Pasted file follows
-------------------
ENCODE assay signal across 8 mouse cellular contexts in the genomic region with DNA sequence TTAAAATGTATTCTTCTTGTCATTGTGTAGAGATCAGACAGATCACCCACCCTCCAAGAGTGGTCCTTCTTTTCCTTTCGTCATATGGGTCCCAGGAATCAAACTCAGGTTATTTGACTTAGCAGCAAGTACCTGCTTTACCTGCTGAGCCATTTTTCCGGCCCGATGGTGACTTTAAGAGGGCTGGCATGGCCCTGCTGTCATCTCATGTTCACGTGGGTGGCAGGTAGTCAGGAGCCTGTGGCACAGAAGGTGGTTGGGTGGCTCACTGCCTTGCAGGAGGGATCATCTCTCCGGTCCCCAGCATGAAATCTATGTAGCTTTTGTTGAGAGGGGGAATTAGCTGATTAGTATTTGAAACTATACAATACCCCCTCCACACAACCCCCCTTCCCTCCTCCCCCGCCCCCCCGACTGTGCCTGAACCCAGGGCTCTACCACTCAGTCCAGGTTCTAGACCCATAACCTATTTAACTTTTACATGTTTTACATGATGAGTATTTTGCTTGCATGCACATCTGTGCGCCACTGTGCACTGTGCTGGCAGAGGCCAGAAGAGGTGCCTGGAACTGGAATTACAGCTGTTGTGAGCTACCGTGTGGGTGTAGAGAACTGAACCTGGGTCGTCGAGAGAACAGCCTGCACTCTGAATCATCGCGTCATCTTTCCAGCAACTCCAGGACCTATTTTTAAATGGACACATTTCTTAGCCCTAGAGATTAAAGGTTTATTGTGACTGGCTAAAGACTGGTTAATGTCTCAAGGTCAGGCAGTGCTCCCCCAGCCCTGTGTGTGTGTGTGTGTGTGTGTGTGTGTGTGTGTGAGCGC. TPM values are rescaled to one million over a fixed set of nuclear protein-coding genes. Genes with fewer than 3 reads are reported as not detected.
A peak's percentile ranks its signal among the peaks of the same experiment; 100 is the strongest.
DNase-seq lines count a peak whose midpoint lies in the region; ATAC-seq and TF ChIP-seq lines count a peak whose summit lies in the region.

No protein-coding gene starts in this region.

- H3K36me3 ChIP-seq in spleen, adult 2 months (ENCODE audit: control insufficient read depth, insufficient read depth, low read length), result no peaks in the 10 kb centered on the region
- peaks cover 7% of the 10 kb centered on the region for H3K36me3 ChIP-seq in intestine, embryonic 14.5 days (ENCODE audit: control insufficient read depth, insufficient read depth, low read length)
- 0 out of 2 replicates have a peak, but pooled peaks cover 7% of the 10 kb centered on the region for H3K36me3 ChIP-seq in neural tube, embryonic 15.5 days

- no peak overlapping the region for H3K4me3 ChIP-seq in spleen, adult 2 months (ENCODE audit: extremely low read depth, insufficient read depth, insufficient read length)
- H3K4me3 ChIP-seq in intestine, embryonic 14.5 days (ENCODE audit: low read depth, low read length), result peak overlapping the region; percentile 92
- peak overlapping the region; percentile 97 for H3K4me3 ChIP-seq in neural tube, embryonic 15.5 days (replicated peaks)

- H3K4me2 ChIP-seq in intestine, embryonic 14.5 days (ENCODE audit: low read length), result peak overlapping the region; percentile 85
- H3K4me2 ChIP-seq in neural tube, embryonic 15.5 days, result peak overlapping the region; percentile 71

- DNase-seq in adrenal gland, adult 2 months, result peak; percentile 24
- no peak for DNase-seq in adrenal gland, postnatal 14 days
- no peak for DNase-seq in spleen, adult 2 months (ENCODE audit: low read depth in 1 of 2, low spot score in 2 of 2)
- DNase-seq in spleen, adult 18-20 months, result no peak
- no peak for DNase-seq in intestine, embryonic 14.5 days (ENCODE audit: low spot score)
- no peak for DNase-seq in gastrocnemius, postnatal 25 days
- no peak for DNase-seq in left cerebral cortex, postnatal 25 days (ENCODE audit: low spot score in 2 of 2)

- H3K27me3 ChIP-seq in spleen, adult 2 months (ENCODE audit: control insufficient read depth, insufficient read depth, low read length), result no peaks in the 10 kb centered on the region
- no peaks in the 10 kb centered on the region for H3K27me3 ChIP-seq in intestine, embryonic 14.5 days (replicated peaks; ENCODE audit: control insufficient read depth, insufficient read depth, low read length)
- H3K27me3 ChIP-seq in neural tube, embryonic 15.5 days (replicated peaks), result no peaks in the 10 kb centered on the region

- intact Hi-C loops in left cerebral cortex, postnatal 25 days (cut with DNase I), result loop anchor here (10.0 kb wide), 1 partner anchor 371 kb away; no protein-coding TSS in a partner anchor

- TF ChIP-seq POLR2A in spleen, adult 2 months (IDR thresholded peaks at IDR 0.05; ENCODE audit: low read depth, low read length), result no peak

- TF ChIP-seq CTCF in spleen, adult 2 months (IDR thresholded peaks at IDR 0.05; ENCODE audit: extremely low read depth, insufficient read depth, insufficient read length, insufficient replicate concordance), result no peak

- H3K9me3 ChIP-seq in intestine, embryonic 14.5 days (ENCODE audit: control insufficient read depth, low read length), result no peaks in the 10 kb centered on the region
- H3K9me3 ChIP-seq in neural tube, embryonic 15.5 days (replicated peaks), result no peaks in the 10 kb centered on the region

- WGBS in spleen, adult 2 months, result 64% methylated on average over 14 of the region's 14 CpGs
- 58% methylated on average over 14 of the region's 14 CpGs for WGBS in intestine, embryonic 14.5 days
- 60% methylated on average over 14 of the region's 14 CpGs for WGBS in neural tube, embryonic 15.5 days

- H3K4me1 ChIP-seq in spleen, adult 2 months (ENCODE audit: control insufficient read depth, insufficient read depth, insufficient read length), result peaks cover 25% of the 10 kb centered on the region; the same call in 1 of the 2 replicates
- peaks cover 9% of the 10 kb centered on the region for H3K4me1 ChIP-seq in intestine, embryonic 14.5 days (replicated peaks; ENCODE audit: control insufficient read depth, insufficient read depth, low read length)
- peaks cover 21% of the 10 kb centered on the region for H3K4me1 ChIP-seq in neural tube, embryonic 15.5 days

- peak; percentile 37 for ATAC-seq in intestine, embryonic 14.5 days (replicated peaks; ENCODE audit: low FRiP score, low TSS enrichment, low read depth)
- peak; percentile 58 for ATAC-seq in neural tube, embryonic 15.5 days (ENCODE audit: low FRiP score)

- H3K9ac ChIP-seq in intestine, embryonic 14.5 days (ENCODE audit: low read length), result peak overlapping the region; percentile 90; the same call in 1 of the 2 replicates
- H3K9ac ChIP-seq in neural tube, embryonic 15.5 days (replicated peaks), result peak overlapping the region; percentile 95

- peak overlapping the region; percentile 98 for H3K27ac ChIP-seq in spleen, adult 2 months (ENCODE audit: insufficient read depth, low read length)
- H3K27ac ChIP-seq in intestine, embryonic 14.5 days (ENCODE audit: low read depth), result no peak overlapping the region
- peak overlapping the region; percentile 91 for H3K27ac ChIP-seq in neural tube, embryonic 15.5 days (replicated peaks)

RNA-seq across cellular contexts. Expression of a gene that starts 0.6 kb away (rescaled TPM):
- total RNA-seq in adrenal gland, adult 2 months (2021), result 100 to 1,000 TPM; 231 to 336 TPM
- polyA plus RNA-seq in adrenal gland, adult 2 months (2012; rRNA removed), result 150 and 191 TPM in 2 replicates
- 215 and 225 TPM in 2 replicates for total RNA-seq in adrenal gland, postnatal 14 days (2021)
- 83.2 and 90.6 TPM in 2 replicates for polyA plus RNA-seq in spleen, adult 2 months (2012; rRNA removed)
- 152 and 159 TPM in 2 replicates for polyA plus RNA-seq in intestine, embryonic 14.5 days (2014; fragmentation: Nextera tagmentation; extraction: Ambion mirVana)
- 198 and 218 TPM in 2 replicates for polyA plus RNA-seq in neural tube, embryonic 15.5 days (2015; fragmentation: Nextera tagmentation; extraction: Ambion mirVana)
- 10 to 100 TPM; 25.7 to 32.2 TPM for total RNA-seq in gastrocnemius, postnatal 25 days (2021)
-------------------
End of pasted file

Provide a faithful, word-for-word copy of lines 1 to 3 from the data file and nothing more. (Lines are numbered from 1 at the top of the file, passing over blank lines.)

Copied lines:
ENCODE assay signal across 8 mouse cellular contexts in the genomic region with DNA sequence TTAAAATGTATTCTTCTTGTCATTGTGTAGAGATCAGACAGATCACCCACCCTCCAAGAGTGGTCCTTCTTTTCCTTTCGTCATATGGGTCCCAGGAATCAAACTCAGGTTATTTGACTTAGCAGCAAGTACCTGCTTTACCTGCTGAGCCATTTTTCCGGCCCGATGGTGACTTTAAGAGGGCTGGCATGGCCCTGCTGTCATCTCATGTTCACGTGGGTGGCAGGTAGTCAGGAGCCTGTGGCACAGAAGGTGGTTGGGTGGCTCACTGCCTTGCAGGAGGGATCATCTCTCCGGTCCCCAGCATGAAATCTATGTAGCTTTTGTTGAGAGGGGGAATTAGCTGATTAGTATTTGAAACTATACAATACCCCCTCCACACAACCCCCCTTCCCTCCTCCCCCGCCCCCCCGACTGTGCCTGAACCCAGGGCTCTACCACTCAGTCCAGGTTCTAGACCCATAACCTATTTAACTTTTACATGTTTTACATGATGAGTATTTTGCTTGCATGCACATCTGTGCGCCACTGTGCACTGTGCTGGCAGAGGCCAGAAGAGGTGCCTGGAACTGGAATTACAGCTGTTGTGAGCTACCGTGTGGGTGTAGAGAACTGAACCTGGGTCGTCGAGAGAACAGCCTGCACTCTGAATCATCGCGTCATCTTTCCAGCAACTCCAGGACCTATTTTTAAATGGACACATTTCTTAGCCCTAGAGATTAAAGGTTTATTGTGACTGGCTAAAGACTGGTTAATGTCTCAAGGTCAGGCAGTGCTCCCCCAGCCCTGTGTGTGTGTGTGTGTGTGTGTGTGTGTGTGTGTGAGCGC. TPM values are rescaled to one million over a fixed set of nuclear protein-coding genes. Genes with fewer than 3 reads are reported as not detected.
A peak's percentile ranks its signal among the peaks of the same experiment; 100 is the strongest.
DNase-seq lines count a peak whose midpoint lies in the region; ATAC-seq and TF ChIP-seq lines count a peak whose summit lies in the region.